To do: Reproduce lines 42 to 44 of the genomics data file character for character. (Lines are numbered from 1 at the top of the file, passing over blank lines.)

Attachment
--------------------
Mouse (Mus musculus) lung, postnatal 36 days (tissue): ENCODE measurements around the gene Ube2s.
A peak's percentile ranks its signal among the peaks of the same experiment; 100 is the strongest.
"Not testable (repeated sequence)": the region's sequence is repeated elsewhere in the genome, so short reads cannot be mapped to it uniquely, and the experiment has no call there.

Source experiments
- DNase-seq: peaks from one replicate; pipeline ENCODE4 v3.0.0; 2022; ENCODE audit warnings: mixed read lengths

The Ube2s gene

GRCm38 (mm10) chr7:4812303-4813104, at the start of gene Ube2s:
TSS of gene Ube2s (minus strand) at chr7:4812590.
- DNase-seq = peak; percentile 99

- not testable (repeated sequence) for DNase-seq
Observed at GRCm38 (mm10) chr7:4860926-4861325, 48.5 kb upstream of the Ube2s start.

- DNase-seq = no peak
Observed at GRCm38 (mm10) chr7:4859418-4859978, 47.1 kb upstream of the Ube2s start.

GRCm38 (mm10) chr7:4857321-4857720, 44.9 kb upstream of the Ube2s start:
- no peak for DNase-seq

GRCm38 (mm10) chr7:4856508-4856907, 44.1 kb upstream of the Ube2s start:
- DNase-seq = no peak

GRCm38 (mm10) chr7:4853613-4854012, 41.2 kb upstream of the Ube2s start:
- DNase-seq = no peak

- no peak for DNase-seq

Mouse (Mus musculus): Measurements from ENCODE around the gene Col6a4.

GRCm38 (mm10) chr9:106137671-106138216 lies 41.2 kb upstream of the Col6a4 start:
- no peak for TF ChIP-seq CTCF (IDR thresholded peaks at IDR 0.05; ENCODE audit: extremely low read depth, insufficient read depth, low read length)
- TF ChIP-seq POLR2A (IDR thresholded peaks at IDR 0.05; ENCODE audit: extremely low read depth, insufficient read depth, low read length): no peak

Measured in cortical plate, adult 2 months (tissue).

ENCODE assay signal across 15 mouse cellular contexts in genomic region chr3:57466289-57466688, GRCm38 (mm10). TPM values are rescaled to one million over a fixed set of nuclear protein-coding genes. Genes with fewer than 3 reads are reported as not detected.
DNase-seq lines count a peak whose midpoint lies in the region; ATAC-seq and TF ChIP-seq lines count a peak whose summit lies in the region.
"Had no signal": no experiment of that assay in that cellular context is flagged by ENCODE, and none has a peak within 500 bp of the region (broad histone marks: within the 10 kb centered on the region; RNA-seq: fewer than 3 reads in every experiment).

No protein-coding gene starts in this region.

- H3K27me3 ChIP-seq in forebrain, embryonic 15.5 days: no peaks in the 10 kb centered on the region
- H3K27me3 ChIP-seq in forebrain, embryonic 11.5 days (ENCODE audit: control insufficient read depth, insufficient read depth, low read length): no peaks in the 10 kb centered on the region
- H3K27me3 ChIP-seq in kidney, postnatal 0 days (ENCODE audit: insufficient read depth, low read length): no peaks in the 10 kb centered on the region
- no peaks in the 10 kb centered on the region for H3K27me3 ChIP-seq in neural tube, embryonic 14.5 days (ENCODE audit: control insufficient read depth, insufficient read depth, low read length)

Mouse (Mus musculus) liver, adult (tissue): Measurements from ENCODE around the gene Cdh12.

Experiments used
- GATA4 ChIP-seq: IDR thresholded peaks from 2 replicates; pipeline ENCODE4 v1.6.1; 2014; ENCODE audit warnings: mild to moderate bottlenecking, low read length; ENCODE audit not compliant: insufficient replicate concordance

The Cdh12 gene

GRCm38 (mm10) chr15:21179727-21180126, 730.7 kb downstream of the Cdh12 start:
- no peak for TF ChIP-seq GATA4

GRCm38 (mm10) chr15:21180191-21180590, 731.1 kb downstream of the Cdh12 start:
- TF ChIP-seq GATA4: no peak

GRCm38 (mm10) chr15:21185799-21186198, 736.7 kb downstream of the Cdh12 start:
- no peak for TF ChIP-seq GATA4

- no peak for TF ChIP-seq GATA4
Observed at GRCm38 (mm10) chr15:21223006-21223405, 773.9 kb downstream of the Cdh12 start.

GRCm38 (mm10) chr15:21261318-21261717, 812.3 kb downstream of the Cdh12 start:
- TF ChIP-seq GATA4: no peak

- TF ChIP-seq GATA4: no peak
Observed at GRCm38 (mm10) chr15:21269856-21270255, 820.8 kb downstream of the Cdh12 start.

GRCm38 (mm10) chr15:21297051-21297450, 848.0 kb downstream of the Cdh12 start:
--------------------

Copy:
GRCm38 (mm10) chr15:21185799-21186198, 736.7 kb downstream of the Cdh12 start:
- no peak for TF ChIP-seq GATA4

- no peak for TF ChIP-seq GATA4